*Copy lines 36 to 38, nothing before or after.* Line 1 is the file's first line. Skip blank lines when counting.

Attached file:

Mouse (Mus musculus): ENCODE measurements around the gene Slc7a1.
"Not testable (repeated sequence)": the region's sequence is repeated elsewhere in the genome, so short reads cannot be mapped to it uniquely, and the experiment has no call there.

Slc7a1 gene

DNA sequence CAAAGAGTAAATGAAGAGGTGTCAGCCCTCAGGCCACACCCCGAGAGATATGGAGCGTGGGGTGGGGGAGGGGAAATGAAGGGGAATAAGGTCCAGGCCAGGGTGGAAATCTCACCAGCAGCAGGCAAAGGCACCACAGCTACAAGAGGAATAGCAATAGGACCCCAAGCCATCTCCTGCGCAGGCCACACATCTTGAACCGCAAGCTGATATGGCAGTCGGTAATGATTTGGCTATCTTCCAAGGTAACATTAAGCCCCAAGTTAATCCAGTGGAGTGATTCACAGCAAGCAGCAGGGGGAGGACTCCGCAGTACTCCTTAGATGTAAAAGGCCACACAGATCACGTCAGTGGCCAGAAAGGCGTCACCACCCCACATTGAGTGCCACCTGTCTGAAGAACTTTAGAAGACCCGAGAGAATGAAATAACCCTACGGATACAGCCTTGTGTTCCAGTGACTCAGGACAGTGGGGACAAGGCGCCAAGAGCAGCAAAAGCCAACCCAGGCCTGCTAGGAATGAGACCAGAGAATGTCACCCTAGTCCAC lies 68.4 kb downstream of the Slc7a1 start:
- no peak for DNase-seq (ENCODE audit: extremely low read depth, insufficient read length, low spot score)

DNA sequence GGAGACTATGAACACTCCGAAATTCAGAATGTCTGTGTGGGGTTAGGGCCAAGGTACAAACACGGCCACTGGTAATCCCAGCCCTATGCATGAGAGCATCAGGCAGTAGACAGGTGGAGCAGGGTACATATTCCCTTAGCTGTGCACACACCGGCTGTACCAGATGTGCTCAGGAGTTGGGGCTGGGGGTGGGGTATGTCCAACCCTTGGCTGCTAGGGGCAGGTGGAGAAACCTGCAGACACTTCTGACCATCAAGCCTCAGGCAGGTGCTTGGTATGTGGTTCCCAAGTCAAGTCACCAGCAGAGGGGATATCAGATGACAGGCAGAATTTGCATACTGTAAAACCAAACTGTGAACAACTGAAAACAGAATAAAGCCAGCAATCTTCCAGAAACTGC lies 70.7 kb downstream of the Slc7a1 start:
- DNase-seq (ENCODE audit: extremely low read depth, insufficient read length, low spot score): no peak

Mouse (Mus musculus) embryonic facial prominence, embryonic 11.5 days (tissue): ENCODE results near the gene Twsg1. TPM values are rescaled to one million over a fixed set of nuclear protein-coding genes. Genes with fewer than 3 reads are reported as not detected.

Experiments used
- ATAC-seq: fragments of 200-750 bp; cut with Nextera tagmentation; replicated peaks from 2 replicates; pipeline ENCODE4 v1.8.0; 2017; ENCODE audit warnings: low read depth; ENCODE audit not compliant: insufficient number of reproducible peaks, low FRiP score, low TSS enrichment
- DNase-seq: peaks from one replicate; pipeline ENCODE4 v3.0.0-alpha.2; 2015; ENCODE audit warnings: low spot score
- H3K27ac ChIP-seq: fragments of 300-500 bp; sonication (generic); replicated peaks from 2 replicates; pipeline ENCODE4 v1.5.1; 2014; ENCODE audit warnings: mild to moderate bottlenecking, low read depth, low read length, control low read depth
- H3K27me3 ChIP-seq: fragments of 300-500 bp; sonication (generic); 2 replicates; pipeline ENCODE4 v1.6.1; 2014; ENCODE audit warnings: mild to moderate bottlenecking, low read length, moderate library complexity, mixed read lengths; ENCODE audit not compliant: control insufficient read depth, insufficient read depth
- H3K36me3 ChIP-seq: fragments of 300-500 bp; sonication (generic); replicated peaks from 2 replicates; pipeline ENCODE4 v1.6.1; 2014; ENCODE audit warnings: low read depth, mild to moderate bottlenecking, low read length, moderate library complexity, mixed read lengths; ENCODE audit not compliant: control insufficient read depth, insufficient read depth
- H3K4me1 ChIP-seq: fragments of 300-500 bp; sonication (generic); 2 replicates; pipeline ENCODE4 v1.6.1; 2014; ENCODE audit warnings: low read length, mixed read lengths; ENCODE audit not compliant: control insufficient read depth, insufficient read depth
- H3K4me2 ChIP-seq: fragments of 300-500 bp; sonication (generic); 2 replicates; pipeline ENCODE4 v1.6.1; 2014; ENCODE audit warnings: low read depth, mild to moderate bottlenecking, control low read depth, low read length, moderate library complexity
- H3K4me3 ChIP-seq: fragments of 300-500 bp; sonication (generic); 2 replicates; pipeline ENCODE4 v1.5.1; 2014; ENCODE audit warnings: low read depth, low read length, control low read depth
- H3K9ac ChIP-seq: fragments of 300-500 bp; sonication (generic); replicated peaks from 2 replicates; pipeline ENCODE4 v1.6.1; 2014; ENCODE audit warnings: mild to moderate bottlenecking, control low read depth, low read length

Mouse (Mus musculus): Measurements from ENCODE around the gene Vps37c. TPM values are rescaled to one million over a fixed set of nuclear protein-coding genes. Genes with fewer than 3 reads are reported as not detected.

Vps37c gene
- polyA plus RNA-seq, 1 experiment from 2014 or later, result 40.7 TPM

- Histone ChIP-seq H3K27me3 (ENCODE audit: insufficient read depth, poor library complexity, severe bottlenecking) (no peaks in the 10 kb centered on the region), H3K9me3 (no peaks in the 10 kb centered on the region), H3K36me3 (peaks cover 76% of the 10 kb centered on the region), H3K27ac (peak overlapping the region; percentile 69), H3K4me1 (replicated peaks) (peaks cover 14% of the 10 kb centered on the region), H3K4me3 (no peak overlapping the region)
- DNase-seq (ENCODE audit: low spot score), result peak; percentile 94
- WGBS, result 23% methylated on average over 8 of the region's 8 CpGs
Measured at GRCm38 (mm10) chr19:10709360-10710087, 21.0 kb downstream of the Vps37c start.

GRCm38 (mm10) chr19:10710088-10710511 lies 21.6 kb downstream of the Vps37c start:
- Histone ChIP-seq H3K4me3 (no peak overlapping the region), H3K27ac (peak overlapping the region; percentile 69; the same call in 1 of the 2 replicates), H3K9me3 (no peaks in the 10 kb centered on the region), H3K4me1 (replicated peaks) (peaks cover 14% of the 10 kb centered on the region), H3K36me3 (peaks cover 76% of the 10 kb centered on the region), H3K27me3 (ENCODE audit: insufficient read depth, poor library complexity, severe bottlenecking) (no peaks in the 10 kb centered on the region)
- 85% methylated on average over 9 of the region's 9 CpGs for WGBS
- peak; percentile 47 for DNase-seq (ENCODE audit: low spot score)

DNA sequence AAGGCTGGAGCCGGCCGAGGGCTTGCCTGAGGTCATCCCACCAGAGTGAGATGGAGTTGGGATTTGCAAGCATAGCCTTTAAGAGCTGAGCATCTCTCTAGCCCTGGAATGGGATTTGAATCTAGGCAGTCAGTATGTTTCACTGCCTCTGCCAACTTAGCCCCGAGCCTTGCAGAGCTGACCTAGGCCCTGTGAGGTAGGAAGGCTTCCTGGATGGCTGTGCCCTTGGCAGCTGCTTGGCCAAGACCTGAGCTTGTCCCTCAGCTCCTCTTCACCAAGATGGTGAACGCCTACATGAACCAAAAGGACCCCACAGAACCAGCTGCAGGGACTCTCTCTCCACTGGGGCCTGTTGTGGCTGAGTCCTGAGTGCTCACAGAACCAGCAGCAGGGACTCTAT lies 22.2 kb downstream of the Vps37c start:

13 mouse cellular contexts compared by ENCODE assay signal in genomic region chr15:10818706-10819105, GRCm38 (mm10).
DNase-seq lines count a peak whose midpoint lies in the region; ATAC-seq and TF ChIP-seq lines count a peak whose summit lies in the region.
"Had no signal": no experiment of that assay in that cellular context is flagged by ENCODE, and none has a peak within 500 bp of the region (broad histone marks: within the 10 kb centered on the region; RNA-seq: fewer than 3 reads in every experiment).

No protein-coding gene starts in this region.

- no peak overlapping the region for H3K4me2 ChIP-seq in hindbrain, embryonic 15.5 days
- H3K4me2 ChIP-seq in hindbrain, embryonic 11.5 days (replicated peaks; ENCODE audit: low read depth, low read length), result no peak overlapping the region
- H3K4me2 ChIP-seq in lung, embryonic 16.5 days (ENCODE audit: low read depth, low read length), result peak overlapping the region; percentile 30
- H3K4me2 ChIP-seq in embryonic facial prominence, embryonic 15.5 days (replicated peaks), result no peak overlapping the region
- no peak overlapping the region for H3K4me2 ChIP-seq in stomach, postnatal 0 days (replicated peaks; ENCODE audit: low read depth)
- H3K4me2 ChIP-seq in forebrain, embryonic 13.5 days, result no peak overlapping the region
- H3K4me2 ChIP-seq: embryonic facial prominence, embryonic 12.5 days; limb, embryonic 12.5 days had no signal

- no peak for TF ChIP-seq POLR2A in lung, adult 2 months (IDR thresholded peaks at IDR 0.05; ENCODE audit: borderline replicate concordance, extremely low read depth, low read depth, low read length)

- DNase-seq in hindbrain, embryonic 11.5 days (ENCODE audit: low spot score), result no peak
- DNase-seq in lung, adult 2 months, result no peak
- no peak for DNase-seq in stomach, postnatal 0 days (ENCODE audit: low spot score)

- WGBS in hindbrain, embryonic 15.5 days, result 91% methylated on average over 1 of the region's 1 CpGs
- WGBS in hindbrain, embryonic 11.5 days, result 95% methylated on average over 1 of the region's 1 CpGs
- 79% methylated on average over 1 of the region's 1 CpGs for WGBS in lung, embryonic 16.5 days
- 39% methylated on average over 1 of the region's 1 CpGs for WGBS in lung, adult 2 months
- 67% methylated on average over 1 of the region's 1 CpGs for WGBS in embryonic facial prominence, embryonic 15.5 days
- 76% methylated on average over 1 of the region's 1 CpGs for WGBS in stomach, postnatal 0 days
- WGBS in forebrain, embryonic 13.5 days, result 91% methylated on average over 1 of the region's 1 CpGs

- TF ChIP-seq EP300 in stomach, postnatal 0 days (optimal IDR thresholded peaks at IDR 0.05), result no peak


- H3K4me2 ChIP-seq in hindbrain, embryonic 11.5 days (replicated peaks; ENCODE audit: low read depth, low read length), result no peak overlapping the region
- H3K4me2 ChIP-seq in lung, embryonic 16.5 days (ENCODE audit: low read depth, low read length), result peak overlapping the region; percentile 30
- H3K4me2 ChIP-seq in embryonic facial prominence, embryonic 15.5 days (replicated peaks), result no peak overlapping the region